When there’s trouble in the world, many people will seek to add comforts to their homes. The propane industry is well positioned to meet that demand by offering fireplaces, fire pits, cooking equipment, hot water heaters, and similar propane appliances.
BPN the propane industry's leading source for news and information since 1939 presents Beyond the Mains June 2020 publisher letter

Casey Harvey has seen this in the past, and he is seeing it again during the COVID-19 pandemic. He is director of sales at Ray Murray Inc. (RMI; Lee, Mass.), a distributor of gas equipment and heating, hearth, and outdoor living products.

“We are absolutely seeing an increase in interest in both outdoor kitchens and fireplace products as people stay home, improve their quality of life at home, and look for ways to feel comfortable,” he tells BPN. “Fireplaces and outdoor living are really comfort food for the home! We saw this post-9/11 and we are seeing it again now.”

This interest can be seen in Google searches, he adds. In May, the number of searches in the U.S. for “outdoor kitchens” was double what it was at the same time last year. The number of searches for “fireplace remodels” was nearly double. Harvey notes that searches for the latter in May were already where they normally are during the peak season, which is late summer and early fall.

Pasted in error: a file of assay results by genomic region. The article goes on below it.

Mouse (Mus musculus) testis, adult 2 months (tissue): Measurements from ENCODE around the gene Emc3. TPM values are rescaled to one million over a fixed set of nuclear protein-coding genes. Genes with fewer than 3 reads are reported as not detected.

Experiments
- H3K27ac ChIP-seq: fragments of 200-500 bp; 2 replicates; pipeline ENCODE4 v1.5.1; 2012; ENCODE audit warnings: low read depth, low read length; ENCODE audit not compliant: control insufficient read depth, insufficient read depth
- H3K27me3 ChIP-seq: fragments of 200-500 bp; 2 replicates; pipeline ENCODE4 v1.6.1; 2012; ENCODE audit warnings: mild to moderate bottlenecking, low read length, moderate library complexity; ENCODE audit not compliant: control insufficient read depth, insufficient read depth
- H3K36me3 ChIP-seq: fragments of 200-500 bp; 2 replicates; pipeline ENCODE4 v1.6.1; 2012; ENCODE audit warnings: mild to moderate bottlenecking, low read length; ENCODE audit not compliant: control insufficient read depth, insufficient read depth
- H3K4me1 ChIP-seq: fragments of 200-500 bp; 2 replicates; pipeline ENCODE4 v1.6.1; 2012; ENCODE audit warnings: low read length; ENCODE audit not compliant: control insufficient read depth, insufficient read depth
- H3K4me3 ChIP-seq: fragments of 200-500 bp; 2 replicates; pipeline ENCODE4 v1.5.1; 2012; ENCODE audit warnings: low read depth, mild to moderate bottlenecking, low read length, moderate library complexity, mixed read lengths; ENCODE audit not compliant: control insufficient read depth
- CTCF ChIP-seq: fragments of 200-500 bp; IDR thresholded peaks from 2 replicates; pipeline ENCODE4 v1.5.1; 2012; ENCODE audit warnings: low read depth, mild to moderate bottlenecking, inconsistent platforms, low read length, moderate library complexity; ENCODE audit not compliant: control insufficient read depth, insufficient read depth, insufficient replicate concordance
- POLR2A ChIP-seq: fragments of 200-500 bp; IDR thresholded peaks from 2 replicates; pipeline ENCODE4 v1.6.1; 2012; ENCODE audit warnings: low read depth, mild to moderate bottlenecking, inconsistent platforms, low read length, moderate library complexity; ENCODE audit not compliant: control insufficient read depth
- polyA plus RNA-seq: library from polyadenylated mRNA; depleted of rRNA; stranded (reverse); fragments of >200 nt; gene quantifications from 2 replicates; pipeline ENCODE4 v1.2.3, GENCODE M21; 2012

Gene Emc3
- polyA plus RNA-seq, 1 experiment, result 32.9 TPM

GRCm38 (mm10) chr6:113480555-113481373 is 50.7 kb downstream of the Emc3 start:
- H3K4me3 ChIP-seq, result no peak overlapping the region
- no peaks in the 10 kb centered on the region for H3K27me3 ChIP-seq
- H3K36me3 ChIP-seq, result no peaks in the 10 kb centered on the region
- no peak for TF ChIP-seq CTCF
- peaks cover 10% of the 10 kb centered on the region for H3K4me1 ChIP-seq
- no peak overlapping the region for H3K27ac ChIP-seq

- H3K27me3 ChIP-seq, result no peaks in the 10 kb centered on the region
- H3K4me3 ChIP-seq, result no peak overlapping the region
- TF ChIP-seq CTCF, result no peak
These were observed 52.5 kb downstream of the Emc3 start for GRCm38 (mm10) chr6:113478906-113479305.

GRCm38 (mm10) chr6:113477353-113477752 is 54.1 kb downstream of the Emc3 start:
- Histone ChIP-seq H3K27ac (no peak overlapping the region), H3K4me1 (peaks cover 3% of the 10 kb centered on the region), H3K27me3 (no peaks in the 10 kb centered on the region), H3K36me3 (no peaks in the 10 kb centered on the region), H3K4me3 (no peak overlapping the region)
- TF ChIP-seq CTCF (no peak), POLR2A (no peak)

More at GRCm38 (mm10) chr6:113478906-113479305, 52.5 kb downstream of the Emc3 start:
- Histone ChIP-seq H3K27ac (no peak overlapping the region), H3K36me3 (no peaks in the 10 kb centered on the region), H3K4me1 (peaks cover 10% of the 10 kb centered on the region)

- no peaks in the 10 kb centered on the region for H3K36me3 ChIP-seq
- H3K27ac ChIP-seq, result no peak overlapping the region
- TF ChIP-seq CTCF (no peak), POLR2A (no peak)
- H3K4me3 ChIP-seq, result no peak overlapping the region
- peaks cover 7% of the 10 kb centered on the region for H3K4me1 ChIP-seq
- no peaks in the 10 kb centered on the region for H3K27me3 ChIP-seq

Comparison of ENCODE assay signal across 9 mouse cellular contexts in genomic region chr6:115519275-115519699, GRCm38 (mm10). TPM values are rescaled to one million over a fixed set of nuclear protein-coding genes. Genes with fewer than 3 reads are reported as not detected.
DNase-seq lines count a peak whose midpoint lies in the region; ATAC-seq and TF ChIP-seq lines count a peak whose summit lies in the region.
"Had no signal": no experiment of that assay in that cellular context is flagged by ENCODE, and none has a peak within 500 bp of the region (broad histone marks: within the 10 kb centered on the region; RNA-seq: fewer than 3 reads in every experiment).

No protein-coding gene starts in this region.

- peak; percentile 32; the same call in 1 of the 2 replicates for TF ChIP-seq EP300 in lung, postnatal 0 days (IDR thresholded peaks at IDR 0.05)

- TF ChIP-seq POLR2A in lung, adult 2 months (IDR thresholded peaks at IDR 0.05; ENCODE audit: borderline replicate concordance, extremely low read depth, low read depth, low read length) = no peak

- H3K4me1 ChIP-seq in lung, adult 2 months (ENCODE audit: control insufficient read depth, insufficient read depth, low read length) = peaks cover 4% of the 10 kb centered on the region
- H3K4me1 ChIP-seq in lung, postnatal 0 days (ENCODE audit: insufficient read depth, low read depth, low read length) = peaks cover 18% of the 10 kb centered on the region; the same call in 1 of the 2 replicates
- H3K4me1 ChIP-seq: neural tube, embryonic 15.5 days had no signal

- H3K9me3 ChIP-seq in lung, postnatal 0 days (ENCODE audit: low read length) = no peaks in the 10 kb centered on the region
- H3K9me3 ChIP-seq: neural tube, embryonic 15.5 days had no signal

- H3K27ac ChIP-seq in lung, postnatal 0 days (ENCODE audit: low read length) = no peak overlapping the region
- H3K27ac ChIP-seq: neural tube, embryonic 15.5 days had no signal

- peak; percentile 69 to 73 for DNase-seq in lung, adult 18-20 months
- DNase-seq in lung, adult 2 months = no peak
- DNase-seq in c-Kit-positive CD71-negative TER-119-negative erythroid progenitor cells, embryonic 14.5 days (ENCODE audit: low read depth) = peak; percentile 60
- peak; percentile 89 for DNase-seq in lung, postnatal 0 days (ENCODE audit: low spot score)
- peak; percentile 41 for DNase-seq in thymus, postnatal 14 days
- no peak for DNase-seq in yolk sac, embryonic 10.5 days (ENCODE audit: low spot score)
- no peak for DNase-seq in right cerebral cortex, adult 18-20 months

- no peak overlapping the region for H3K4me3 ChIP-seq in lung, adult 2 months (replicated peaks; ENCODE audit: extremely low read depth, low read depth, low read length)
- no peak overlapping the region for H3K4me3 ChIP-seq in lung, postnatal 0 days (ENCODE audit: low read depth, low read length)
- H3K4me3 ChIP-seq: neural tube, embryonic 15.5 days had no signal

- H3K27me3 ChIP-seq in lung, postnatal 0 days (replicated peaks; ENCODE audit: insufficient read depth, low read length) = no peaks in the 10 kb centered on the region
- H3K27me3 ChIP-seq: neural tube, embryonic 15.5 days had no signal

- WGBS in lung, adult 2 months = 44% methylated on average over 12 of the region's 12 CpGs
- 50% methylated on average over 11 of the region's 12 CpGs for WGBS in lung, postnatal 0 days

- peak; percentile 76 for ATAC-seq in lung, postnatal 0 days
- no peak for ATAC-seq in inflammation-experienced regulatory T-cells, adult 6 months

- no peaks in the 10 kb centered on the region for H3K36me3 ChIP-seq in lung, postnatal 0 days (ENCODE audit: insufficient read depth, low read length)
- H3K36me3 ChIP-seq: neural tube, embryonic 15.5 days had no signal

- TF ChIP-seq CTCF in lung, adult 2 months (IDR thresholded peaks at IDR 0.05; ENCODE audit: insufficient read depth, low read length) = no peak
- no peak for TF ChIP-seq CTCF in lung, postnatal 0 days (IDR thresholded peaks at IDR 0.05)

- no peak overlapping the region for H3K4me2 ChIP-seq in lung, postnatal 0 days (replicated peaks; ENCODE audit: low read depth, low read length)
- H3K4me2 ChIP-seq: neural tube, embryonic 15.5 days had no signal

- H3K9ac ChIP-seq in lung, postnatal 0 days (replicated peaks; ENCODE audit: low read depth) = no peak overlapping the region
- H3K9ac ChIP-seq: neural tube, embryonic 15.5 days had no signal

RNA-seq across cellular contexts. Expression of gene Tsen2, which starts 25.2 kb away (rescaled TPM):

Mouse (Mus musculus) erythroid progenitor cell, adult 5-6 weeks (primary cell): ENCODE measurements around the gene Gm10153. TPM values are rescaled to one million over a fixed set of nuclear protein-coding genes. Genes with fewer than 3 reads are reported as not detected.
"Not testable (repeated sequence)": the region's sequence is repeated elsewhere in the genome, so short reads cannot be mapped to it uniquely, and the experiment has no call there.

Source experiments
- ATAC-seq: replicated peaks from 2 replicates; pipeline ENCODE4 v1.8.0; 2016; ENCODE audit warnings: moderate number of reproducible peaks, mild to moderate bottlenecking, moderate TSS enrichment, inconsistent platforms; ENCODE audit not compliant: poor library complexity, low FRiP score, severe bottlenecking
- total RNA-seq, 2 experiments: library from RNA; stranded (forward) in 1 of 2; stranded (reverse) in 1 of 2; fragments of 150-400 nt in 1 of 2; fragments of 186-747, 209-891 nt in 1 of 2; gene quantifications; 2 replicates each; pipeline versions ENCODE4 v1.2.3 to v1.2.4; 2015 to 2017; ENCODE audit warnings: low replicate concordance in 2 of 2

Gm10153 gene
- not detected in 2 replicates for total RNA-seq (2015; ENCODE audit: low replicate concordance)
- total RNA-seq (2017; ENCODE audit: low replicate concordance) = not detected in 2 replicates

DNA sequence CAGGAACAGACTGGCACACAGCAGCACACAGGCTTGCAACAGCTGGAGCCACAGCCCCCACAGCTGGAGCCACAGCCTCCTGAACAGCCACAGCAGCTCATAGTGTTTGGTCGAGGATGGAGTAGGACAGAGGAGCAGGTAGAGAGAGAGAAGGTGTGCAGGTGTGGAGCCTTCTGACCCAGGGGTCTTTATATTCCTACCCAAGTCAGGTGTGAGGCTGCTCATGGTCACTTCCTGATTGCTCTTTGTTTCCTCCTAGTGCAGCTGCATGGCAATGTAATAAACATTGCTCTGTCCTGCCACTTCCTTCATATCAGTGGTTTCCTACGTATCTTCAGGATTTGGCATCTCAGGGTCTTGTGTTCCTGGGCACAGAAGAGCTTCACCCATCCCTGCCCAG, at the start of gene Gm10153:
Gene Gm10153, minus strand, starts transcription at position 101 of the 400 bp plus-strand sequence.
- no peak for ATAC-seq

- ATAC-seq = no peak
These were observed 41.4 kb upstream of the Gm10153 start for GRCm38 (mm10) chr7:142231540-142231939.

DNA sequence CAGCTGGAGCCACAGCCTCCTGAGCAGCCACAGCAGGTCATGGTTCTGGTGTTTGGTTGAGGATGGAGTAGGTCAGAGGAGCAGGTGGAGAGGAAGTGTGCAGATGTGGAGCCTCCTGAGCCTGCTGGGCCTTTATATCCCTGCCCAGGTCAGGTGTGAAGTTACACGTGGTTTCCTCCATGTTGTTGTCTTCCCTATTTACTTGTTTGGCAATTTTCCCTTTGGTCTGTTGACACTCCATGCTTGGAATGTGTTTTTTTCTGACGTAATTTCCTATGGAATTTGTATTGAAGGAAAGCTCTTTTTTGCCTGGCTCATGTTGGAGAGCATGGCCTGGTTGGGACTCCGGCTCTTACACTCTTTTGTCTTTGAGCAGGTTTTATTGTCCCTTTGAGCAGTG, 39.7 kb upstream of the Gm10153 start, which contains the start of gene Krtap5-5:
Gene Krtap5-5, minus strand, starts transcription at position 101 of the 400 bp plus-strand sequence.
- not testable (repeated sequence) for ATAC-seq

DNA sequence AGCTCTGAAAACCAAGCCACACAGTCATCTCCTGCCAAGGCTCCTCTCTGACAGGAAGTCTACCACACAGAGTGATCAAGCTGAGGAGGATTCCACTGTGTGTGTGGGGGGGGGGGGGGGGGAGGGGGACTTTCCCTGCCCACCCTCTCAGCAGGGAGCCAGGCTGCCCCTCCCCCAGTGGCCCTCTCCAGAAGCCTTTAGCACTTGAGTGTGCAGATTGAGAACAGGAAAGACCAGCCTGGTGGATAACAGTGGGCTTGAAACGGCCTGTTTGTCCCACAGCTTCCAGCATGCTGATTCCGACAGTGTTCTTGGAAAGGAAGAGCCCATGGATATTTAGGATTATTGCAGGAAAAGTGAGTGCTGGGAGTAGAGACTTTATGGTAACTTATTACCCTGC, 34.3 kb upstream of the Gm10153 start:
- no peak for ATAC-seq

“We are ahead of the game in terms of interest, so I expect it to be higher that it was last year,” he says. “Search is the first place people go to learn about something, so that is a leading indicator.”


The interest in these appliances has been reflected in sales, too. Harvey reports that since stay-at-home orders were regional, the retailers and installers some areas continued going non-stop. In many places, landscapers were designated essential workers, so sales of fire pits are actually up since last year.

“Outdoor sales have been very strong,” he says. “Indoor is catching up. It was down for the first few weeks, but now it’s inching up.”

“People expect to continue social distancing and not going out, so they are seeing how they can make the most of being at home and with family. That is good for us.”

To support those who are selling and installing these products, RMI has long offered training in person. During the pandemic, the company has transitioned to delivering training online. Throughout the months of April and May, it offered live webinars covering propane equipment and hearth and grill.

Harvey suggests that propane marketers who are not currently selling hearth and outdoor living appliances, consider getting into it. They can start by contacting a distributor like RMI to learn more about the latest products and best practices.

“It’s a good time to think again about selling ranges, fireplaces, grills, and other gas products,” he concludes. “Propane marketers should be all over this next wave of appliance sales (and the corresponding gallons).” — Steve Relyea